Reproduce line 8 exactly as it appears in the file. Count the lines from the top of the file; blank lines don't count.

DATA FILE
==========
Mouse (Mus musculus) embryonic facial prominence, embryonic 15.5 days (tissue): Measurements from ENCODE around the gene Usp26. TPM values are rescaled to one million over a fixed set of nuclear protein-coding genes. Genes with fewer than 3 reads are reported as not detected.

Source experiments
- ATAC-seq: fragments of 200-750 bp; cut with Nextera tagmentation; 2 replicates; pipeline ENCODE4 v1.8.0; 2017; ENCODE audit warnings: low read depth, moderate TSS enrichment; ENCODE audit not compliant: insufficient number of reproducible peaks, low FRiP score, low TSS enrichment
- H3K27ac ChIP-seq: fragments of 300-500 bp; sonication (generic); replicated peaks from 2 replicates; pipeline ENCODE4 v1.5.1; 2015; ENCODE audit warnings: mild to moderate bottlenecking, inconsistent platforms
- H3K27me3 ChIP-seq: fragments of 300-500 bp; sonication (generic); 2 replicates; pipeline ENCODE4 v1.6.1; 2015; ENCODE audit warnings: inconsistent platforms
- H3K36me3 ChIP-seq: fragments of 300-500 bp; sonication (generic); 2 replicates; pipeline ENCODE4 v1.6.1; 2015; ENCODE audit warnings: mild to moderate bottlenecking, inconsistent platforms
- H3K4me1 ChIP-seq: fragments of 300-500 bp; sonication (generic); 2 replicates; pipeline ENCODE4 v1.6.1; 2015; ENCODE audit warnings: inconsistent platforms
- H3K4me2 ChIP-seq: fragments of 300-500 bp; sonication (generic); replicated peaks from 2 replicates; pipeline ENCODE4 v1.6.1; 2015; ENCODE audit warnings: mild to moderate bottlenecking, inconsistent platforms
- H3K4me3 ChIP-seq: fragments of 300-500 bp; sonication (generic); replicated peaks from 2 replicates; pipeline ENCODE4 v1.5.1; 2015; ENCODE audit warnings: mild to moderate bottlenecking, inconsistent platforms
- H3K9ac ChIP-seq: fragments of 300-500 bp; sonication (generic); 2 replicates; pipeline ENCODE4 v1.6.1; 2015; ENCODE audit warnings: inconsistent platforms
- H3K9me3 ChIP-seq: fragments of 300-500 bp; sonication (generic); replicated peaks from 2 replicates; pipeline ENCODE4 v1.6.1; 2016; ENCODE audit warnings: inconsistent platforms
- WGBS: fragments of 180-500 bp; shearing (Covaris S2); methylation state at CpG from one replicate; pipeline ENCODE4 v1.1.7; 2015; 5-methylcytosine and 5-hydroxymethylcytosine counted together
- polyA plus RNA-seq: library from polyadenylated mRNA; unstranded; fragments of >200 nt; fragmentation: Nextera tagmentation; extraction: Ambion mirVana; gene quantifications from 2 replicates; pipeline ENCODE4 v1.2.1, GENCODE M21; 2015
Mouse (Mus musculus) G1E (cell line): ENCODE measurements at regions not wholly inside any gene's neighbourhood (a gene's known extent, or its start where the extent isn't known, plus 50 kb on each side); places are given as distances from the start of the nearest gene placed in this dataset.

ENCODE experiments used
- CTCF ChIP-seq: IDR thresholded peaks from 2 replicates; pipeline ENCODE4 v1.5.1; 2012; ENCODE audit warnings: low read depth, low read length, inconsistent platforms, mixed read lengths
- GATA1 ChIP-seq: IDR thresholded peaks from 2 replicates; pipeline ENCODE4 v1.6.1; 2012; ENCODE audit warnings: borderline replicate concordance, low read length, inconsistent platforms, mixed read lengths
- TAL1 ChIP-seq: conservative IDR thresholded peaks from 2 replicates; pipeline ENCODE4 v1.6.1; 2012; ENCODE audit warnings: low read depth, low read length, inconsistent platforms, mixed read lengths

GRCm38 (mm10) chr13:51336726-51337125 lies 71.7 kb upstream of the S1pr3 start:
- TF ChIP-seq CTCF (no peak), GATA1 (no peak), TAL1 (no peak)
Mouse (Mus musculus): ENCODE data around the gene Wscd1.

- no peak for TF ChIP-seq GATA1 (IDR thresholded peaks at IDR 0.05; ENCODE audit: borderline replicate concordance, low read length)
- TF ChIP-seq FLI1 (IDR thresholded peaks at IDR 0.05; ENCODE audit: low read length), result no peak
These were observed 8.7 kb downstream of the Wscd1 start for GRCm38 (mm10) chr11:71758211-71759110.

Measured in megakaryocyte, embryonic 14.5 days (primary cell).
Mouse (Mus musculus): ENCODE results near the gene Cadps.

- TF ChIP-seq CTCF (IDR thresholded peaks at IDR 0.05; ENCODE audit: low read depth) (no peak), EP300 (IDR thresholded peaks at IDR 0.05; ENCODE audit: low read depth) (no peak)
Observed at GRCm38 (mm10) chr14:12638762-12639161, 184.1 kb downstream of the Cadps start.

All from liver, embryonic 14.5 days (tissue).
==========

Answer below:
- H3K4me2 ChIP-seq: fragments of 300-500 bp; sonication (generic); replicated peaks from 2 replicates; pipeline ENCODE4 v1.6.1; 2015; ENCODE audit warnings: mild to moderate bottlenecking, inconsistent platforms